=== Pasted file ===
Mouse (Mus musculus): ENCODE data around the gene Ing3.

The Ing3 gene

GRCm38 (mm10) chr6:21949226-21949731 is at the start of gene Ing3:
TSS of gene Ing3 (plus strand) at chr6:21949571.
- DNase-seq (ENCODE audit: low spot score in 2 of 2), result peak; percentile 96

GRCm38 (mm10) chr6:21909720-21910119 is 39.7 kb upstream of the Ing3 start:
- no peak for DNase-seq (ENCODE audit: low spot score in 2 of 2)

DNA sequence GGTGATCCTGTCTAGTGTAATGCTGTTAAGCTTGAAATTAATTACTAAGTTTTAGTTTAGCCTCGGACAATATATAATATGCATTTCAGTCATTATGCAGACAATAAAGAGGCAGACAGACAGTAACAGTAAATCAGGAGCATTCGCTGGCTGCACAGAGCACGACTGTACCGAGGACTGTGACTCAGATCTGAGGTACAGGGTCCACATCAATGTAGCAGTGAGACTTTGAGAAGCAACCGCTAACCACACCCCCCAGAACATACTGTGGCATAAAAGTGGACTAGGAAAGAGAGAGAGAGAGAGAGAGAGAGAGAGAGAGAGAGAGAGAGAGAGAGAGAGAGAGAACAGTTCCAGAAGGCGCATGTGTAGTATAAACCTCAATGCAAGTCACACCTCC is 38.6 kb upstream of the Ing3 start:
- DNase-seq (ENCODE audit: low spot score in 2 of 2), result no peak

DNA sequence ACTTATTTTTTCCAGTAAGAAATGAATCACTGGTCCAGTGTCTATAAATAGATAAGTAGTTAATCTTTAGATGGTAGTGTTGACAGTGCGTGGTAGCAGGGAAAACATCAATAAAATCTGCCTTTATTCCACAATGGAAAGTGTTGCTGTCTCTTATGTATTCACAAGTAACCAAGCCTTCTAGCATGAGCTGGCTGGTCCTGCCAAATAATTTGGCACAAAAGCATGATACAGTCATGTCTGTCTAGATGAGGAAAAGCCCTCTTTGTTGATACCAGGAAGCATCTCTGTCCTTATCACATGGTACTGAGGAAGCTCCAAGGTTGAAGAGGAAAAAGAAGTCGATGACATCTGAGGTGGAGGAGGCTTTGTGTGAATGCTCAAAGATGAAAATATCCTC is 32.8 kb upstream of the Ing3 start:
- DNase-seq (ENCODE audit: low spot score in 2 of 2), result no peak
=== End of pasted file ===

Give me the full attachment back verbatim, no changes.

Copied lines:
Mouse (Mus musculus): ENCODE data around the gene Ing3.

The Ing3 gene

GRCm38 (mm10) chr6:21949226-21949731 is at the start of gene Ing3:
TSS of gene Ing3 (plus strand) at chr6:21949571.
- DNase-seq (ENCODE audit: low spot score in 2 of 2), result peak; percentile 96

GRCm38 (mm10) chr6:21909720-21910119 is 39.7 kb upstream of the Ing3 start:
- no peak for DNase-seq (ENCODE audit: low spot score in 2 of 2)

DNA sequence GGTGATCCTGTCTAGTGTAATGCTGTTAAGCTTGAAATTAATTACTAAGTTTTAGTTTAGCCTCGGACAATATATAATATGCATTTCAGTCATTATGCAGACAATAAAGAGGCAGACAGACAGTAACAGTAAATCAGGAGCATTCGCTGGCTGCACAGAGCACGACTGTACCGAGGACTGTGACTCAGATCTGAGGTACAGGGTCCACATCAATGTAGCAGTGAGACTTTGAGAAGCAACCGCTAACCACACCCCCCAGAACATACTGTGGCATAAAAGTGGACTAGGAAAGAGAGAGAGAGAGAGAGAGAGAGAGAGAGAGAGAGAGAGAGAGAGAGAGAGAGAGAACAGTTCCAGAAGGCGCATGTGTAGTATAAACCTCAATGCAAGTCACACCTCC is 38.6 kb upstream of the Ing3 start:
- DNase-seq (ENCODE audit: low spot score in 2 of 2), result no peak

DNA sequence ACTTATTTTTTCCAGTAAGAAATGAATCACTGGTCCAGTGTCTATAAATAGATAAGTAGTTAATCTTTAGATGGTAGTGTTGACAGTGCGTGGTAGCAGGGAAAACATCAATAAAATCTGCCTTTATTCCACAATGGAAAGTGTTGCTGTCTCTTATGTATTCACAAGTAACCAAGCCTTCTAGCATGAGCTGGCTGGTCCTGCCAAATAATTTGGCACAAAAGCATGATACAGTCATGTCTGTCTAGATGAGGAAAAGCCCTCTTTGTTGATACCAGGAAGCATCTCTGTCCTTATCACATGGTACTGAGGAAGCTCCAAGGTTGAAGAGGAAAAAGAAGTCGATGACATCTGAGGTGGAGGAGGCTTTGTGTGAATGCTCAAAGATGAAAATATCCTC is 32.8 kb upstream of the Ing3 start:
- DNase-seq (ENCODE audit: low spot score in 2 of 2), result no peak